Asia’s Rising Scientists: Wan Iryani Wan Ismail – Asian Scientist Magazine

Wan Iryani Wan Ismail
Professor
Universiti Malaysia Terengganu
Malaysia

AsianScientist (May. 18, 2022)– Our love of honey spans as far back as the start of ancient human civilization. From finding unspoiled jars of honey in Egyptian tombs to ancient Greek recipes for honey cakes and mead (also known as honey wine or ambrosia), honey has been one of nature’s most well-known sweeteners. It has also been used medicinally by the ancient Egyptians as a wound dressing and ointment.

The versatility of honey has been a fascinating topic for many scientists, and Professor Wan Iryani Wan Ismail from Universiti Malaysia Terengganu (UMT) is looking into the many health benefits of honey. Her current research looks at the benefits of consuming pure honey in regulating blood glucose levels and maintaining a healthy body weight. At the same time, Wan Iryani is also delving into the murky underbelly of counterfeit honey producers and their economic impact on local beekeepers in Malaysia.

Her work on discovering the anti-obesity benefits of honey has won her the 2019 L’Oréal-UNESCO Fellowship for Women in Science National Award. Speaking to Asian Scientist Magazine, Wan Iryani reveals her research achievements and shares her advice for future scientists.

 

1.How would you summarize your research in a tweet? 

Discover and understand the medicinal effects of natural products (e.g. honey) using holistic research approach.

 

2. Describe a completed research project that you are most proud of. 

My research about honey and beekeeping has opened many opportunities for me to do various types of research using a holistic approach.

I have studied the medical effects of local honey. Our study found that the authenticity of honey is crucial in displaying its medical effects, especially as an anti-obesity agent. Using honey analysis, we differentiated pure and fake honey in our study. We discovered that pure honey significantly reduced excessive weight gain, and levels of glucose, cholesterol and triglycerides. In contrast, fake honey significantly increased all these parameters. We also found that the long-term consumption of fake honey can induce toxicity effects to the liver and kidneys.

I have also tried to understand why fake honey is available in the market. One of the main reasons, as my survey showed, is that the supply of pure honey is not enough to cater to the market demand. Moreover, fake honey is cheap and easy to produce compared to pure honey. In order to solve the problem, I’ve collaborated with the Ministry of Agriculture and Food Industry (MAFI), the Department of Agriculture (DOA) and the Malaysian Agricultural Research and Development Institute (MARDI) to increase the supply of pure honey by enhancing beekeeping activity in Malaysia. We conducted many workshops, trainings, and talks to train as many beekeepers as possible. Since 2014, the initiative has produced about 1000 beekeepers across Malaysia. That has not only increased the production of honey but also improved the income of beekeepers, who mainly come from low income background, and are single mothers.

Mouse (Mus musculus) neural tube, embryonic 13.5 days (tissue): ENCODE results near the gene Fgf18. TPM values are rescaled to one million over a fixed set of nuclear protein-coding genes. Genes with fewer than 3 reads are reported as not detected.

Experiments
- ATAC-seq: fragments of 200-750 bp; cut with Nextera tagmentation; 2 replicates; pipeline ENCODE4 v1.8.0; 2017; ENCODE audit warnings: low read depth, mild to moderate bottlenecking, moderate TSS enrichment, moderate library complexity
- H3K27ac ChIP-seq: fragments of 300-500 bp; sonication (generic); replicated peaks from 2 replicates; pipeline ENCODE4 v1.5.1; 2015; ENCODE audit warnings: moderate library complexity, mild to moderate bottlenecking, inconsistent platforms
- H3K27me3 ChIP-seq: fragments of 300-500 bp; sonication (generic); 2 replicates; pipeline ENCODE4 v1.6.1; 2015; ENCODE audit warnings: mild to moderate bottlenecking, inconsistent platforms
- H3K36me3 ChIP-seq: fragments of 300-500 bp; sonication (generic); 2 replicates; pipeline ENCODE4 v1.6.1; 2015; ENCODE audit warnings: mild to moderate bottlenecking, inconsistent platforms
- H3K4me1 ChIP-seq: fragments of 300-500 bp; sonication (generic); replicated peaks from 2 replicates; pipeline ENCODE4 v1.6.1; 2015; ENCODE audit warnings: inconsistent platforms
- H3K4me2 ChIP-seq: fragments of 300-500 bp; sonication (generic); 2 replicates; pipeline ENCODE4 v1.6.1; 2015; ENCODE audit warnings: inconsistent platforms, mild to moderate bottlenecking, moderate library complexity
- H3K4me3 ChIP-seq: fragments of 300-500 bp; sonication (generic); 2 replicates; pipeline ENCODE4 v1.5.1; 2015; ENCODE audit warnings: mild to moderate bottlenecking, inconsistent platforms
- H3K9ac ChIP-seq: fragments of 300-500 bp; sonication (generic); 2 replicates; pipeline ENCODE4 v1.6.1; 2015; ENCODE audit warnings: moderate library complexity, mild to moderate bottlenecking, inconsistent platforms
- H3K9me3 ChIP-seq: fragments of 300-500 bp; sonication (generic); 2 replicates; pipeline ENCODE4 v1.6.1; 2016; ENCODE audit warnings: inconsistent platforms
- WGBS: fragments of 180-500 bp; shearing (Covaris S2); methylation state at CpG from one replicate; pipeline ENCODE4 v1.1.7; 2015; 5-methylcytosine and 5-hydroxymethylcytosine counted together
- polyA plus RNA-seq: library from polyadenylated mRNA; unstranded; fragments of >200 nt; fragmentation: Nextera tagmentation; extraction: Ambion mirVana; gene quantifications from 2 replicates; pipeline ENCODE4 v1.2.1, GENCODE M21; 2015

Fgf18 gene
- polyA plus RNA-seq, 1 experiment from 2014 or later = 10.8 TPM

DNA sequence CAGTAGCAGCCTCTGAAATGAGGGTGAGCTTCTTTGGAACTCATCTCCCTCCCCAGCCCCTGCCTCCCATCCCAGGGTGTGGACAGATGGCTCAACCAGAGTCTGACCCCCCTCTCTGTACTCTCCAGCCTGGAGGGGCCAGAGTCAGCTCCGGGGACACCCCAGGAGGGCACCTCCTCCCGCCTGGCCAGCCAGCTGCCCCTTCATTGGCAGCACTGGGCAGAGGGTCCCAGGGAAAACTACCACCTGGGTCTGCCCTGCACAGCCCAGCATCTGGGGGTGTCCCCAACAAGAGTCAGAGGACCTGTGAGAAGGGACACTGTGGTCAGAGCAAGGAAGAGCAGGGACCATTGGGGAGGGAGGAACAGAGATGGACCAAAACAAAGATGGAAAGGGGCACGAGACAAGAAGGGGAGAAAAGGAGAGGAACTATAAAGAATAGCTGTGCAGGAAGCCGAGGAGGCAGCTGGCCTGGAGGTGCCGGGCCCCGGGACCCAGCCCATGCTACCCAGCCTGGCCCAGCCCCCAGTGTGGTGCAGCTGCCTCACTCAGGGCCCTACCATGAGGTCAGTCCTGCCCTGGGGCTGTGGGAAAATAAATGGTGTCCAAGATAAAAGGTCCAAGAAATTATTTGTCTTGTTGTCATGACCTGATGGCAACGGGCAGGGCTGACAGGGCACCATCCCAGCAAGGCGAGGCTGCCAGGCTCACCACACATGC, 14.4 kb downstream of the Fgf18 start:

In order to maintain the authenticity of honey, I have been involved as a chairman of a national working group under the Department of Standards, and the Ministry of International Trade and Industry (MITI) to produce the first Malaysian Standard (MS2683:2017) and guidelines to check the authenticity of honey.

I was appointed by MAFI to produce a 10-year strategic plan for the beekeeping industry from 2020 – 2030.  In addition to the research, I have managed to commercialize one of the bee products known as bee bread as an energy bar. The bee bread is neglected by beekeepers because they think it has no commercial value. But our research showed that the bee bread contains high nutritional value and could be formulated as an energy bar product. We managed to patent the product and commercialize it under the name of Bee Ready.

 

3. What do you hope your research will accomplish in the next decade?

I hope that our local bee products, especially honey can be recognized worldwide with high medicinal effects and supported by scientific evidence.

 

4. Who (or what) motivated you to go into your field of study? 

My husband, Dr. Izwandy Idris. He is also a lecturer at Universiti Malaysia Terengganu. I felt like giving up so many times because I received many challenges. People, even scientist colleagues, didn’t believe in my research and sometimes even laughed at it. It was very difficult to convince authorities, and I received threats from the fake honey producers.

 

5. What is the biggest adversity that you experienced in your research? 

Receiving threats from fake honey traders. I never thought that as a researcher, I would experience something like that.

 

6. If you had not become a scientist, what would you have become instead? 

I received a few offers to become a teacher and even as a firefighter!

 

7. What do you do outside of work to relax?

I love listening to music, watching a movie, reading, drawing, taking photos and doing outdoor activities such as cycling, hiking, enjoying nature and travelling.

 

8. What advice would you give to aspiring researchers in Asia? 

Do research beyond the laboratory and the academic world. Help people and create a better world. In research, anything is possible. Be open-minded, humble and stay positive. Never give up. There is no shortcut to success. Do the right thing using your expertise to help other people. One day, your efforts will pay off, even bigger than your expectation.

 

This article is from a regular series called Asia’s Rising Scientists. Click here to read other articles in the series.

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Copyright: Asian Scientist Magazine; Photo: Wan Iryani Wan Ismail.



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